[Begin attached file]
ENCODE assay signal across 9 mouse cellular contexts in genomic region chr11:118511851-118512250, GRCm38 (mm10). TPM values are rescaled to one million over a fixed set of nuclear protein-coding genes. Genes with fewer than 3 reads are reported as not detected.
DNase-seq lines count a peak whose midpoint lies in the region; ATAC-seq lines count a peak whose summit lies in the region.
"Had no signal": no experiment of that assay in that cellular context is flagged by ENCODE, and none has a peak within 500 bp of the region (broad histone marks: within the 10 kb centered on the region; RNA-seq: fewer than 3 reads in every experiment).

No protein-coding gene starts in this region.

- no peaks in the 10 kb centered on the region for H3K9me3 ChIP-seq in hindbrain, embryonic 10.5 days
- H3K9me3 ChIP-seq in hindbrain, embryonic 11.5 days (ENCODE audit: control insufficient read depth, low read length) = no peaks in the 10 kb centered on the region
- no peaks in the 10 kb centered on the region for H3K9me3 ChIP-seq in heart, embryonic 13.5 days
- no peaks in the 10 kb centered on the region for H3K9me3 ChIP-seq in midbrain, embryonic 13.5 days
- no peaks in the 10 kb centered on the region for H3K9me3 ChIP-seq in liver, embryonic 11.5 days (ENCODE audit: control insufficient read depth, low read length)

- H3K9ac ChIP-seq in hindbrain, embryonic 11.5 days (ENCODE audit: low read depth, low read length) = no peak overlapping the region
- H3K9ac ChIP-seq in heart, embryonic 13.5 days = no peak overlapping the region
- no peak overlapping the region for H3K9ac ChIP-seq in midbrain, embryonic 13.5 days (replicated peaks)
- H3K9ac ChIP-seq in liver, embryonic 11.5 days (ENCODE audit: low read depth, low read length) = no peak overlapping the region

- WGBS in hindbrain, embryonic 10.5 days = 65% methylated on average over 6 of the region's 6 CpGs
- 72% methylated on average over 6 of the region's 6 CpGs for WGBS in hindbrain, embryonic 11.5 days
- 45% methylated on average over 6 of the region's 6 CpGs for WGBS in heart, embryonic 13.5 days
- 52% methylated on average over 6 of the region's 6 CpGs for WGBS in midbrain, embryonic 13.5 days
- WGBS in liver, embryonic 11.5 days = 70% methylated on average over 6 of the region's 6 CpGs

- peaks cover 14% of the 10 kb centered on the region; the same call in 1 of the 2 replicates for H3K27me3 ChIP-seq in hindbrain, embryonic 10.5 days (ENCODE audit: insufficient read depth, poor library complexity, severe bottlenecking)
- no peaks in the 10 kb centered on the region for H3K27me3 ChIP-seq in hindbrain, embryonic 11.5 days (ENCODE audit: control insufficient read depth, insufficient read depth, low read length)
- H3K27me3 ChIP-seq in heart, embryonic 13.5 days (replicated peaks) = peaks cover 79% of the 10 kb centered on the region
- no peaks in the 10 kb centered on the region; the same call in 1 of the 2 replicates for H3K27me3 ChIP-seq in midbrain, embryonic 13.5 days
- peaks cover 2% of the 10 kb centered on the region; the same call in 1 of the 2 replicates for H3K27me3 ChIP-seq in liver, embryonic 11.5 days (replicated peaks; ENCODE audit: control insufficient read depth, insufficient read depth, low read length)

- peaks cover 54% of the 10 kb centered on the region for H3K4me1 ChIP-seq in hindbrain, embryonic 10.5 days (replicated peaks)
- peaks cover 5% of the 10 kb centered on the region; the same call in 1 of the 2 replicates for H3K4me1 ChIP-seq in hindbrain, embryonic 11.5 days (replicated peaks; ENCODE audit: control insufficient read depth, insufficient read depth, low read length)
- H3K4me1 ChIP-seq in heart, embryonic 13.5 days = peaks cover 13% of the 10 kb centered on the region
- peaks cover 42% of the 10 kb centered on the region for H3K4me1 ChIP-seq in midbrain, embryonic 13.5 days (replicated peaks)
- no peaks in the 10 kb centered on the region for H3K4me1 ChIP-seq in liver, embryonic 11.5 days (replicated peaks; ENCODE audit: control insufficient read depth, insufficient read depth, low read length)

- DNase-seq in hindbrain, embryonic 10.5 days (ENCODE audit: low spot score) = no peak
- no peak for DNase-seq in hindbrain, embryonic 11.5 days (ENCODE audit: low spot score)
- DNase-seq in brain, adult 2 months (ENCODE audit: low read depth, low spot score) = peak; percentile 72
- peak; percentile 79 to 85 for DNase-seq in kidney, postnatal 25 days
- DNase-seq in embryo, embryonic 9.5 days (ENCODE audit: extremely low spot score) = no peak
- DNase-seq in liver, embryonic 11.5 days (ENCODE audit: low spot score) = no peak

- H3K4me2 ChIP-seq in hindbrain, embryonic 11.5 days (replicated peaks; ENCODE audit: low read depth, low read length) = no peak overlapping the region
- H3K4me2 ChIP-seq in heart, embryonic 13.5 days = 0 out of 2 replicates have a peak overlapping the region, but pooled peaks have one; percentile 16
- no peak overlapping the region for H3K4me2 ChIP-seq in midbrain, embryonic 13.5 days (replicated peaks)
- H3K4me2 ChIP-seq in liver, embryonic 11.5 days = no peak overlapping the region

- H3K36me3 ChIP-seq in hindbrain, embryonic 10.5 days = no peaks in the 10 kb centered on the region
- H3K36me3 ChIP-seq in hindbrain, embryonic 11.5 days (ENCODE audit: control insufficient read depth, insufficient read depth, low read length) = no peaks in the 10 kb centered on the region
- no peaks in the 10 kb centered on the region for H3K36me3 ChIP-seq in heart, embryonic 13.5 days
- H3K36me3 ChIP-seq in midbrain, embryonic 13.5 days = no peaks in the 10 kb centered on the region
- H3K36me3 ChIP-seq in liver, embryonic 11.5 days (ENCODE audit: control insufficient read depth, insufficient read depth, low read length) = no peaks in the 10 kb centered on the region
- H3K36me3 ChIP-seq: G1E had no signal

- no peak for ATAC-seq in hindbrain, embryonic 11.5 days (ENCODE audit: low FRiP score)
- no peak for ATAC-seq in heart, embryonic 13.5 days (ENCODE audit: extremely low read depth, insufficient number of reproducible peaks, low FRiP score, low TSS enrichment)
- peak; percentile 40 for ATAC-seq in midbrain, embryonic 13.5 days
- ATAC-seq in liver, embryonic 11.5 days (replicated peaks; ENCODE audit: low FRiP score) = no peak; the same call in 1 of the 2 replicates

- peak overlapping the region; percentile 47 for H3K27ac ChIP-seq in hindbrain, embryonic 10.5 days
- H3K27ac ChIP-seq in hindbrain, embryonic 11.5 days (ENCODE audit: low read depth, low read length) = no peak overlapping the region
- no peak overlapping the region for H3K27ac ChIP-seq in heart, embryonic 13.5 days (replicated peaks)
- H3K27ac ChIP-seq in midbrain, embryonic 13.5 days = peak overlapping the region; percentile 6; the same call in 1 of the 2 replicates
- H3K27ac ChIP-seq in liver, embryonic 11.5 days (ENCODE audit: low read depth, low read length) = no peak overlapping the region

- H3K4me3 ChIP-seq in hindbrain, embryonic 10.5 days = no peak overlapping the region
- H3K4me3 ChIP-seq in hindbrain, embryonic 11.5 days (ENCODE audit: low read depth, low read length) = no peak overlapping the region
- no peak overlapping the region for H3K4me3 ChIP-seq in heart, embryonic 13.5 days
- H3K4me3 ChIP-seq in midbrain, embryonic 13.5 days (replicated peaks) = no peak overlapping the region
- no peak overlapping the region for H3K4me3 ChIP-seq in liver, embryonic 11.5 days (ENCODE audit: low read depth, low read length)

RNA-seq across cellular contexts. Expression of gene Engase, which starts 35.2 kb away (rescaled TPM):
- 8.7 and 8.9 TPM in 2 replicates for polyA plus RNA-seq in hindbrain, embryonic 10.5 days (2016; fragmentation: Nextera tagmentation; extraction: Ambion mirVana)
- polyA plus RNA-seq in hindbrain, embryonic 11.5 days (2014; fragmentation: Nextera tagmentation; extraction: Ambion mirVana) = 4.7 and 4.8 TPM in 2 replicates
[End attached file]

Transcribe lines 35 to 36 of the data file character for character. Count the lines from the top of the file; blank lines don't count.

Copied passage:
- H3K4me2 ChIP-seq in hindbrain, embryonic 11.5 days (replicated peaks; ENCODE audit: low read depth, low read length) = no peak overlapping the region
- H3K4me2 ChIP-seq in heart, embryonic 13.5 days = 0 out of 2 replicates have a peak overlapping the region, but pooled peaks have one; percentile 16